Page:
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2 days ago · Social Media Policies:Posts that technically don't contain PHI in Give & Get Advice

Ok at the risk of beating this to death, here’s something published yesterday, in the Mayo Proceedings that doctors currently give EHR usability an “F”. (See below)

I don’t think that is because EHR companies are bad or the IT people supporting these efforts aren’t good. In fact in my experience most people I’ve worked with ave always wanted to do their best work for their orgs patients.

Rather, I think the move towards data acquisition- either through EHRs, or data mining, or marketing analysis comes with downside risks, including by necessity seeing patients as data sources which are combined to develop “insights”. The real question is are these insights worth really worth it?

https://www.beckershospitalreview.com/ehrs/ama-study-physicians-give-ehr-usability-an-f-rating.html

4 days ago · Social Media Policies:Posts that technically don't contain PHI in Give & Get Advice

Although I don’t think there s ever a place to be rude or humiliate on Twitter, it may be OK to be negative if your written mission statement both personally and professionally allow it. For example if your purpose in vaccine advocacy and your position at work is congruent with it, then aggressively responding to disinformation could be appropriate. Note though I wouldn’t do this casually.

4 days ago · Social Media Policies:Posts that technically don't contain PHI in Give & Get Advice

It would be interesting to ask ones healthcare employer what outside companies currently have access to the EHR data sets. My suspicion is most CEOs/COOs couldn’t answer that question.

4 days ago · Social Media Policies:Posts that technically don't contain PHI in Give & Get Advice

Also, since we are on the subject of de-identification here’s one suggestion for everyone but especially physicians: don’t use social media to complain about coworkers- even de-identified – ever.

Venting on social media about your work and coworkers is nearly always a big no-no and “de-identifying” a coworker isn’t going to hold up.

(For me personally my rules are don’t tweet politics, don’t tweet
Religion, don’t tweet about patients, and don’t tweet negative).

4 days ago · Social Media Policies:Posts that technically don't contain PHI in Give & Get Advice

I think de-identification for a specific patient and HIPPA are important, but I think they are distractions to something much bigger.

For example, les say you are on a trip with your 5 year old little Johnny who had strep throat, and you check into a local urgent care center to get him checked. Undoubtedly when you check in an electronic chart will be opened, and you will given your friendly form about HIPPA and privacy to sign. All good and well. We want little Johnny safe and protected.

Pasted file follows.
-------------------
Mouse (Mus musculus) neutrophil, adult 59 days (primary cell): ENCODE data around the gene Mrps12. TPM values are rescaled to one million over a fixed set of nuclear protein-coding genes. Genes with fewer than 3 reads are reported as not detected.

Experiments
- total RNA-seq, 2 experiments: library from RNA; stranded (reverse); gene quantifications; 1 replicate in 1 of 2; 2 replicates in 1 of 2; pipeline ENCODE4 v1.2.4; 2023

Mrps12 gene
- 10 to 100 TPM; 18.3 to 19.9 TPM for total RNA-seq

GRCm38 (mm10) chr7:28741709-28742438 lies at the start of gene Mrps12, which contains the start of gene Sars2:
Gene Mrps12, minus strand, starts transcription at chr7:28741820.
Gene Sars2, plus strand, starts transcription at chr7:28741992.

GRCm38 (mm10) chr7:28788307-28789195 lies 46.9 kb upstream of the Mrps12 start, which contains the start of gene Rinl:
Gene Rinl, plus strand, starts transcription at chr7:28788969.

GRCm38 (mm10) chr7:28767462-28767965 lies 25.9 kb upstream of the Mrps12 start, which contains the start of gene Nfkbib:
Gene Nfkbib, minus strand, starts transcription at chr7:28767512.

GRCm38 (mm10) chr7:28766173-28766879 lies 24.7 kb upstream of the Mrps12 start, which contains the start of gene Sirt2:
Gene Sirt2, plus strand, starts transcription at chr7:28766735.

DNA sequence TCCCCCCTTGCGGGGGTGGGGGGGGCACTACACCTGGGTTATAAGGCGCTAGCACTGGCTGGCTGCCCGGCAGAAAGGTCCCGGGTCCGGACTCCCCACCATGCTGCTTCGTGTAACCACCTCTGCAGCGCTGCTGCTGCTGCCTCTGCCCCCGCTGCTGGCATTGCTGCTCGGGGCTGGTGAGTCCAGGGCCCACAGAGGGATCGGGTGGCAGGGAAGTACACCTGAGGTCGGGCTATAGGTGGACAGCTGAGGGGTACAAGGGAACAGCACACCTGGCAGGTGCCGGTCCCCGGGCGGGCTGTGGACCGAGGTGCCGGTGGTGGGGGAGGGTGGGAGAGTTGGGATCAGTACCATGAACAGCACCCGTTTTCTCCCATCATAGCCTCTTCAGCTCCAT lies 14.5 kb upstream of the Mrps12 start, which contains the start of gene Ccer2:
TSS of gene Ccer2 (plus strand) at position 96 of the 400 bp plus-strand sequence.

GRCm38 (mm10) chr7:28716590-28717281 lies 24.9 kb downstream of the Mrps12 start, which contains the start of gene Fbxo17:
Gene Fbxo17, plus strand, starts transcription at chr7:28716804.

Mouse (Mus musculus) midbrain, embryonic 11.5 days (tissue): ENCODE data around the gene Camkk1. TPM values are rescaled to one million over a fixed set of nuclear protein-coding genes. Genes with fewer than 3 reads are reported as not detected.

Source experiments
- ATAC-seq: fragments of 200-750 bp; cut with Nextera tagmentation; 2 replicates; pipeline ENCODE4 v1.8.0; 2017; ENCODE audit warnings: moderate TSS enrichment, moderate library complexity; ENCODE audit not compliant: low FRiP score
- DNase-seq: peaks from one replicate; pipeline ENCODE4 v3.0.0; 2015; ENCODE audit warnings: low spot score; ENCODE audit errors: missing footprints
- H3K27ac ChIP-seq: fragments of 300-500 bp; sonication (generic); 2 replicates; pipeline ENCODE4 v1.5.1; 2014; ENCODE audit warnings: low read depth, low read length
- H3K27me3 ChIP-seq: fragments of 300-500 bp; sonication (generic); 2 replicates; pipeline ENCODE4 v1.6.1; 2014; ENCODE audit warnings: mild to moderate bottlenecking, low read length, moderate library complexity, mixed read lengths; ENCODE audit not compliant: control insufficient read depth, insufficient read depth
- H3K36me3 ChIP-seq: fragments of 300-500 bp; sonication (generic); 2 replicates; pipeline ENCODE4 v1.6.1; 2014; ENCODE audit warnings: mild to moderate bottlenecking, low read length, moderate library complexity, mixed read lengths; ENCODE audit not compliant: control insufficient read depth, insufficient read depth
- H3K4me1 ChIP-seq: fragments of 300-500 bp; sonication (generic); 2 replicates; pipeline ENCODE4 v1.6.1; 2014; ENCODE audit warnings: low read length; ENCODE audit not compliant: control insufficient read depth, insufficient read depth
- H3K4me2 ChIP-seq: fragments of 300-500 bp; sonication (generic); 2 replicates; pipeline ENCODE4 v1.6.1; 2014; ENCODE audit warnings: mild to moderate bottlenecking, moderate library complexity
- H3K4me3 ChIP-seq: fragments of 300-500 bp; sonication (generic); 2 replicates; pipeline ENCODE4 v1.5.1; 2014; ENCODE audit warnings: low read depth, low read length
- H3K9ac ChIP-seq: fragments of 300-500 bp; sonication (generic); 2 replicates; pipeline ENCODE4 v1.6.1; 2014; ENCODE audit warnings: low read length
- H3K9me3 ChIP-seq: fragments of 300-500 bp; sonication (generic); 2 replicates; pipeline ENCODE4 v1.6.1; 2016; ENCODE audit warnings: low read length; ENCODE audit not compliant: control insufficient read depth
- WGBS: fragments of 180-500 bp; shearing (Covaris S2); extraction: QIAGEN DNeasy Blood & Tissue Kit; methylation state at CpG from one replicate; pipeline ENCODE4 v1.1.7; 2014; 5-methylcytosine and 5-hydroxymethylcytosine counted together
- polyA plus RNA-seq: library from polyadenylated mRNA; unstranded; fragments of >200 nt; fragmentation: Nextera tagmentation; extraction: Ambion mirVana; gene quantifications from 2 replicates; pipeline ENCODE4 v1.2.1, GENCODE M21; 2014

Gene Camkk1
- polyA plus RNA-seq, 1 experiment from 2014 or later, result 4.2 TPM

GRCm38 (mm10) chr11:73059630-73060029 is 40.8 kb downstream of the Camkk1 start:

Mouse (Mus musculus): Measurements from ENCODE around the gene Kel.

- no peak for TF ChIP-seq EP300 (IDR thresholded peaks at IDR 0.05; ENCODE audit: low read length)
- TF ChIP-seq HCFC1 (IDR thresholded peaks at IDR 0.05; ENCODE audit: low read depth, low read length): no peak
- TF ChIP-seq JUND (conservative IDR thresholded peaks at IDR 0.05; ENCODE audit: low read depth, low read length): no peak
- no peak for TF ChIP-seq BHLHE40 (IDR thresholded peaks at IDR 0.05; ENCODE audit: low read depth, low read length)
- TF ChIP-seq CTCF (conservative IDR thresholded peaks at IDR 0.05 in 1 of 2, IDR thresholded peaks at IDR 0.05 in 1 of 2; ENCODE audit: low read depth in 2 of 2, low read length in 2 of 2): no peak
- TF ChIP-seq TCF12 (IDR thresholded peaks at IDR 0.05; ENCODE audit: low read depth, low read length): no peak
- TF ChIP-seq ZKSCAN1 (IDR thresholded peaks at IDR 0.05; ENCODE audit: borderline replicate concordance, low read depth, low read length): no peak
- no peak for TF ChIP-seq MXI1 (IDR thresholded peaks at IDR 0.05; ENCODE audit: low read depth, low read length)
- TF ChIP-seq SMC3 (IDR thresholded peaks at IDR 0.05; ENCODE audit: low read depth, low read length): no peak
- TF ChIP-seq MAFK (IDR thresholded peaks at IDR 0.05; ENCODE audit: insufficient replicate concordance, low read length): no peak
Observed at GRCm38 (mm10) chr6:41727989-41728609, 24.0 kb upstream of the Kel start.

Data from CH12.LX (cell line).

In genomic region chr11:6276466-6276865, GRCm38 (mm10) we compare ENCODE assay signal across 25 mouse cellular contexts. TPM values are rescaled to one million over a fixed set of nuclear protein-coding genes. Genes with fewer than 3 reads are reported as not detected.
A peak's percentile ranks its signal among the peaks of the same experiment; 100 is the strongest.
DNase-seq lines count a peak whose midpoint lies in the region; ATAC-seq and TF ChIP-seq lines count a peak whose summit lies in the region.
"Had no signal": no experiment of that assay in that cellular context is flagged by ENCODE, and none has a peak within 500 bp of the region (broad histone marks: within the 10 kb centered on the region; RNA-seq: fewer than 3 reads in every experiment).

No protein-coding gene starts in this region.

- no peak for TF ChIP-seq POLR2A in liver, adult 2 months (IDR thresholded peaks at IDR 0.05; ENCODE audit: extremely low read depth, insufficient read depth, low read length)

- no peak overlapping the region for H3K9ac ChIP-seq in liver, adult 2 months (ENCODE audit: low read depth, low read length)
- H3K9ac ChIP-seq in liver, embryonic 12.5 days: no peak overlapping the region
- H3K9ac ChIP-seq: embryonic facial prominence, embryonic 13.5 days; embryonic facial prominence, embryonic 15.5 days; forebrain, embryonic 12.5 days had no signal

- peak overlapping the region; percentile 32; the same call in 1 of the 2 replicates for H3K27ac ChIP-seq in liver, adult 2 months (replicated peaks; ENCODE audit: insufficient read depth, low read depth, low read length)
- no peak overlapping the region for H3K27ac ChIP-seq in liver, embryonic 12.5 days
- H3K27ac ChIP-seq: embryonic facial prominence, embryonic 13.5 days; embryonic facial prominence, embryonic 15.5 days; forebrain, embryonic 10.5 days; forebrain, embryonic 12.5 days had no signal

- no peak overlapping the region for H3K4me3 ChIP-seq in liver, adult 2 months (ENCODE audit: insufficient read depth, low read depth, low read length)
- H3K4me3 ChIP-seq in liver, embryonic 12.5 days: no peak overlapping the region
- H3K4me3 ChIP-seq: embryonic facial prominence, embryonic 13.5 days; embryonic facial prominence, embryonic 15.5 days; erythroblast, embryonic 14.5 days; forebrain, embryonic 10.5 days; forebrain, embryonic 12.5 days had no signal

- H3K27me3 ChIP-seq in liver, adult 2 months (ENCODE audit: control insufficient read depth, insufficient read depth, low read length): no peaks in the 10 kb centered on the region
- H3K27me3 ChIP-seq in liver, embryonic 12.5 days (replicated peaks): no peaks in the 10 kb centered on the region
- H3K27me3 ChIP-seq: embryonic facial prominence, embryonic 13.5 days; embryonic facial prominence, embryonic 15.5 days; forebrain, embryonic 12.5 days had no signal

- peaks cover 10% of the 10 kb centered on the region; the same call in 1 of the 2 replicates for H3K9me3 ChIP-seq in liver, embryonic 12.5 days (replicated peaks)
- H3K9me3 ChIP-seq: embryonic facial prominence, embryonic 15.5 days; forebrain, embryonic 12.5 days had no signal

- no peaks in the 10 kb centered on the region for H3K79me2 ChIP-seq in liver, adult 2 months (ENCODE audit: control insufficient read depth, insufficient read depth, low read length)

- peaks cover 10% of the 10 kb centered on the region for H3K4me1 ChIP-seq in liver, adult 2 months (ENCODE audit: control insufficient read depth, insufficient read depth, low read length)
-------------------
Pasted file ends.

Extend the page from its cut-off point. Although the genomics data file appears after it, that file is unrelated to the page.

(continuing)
However, when you signed in, did you (and the other 35,000 patients seen in that single urgent care clinic that year) also give informed consent that little Johnnys visit (including height, weight, vital signs, zip code, billing info, unstructured comments with the nurse, medications, your name, … and 5000 other data points are all now able to be accessed by Google or Amazon Comprehend Medical, or Facebook, or whomever?

A problem with focusing only HIPPA and de-identification is it drifts towards reducing every patient encounter to dataset, which by definition is dehumanizing.

Anyway, no answers here. I am not even saying dehumanization is always bad, but I think there is something much bigger going on than simple privacy concerns.

4 days ago · Social Media Policies:Posts that technically don't contain PHI in Give & Get Advice

This ties into something quite timely -Googles Project Nightingale (https://www.theguardian.com/technology/2019/nov/12/google-medical-data-project-nightingale-secret-transfer-us-health-information) where they have been given access to millions of patient records “deidentified” -probably all quite legal, but certainly ethically challenging.

5 days ago

“ Utilizing social media, you can create content that is high-quality, engaging, and informative.”.

That’s a rosy outlook! But not easy to do well.

5 days ago

Some interesting facts, but I don’t think it gives a great “general theory” of emoji use, such as the why and the how. For example, is there an age-based utility? Is it really more personal? Should it be used by a person or a corporation? ….

There’s probably an rBook out there waiting to be written 😀🖊📒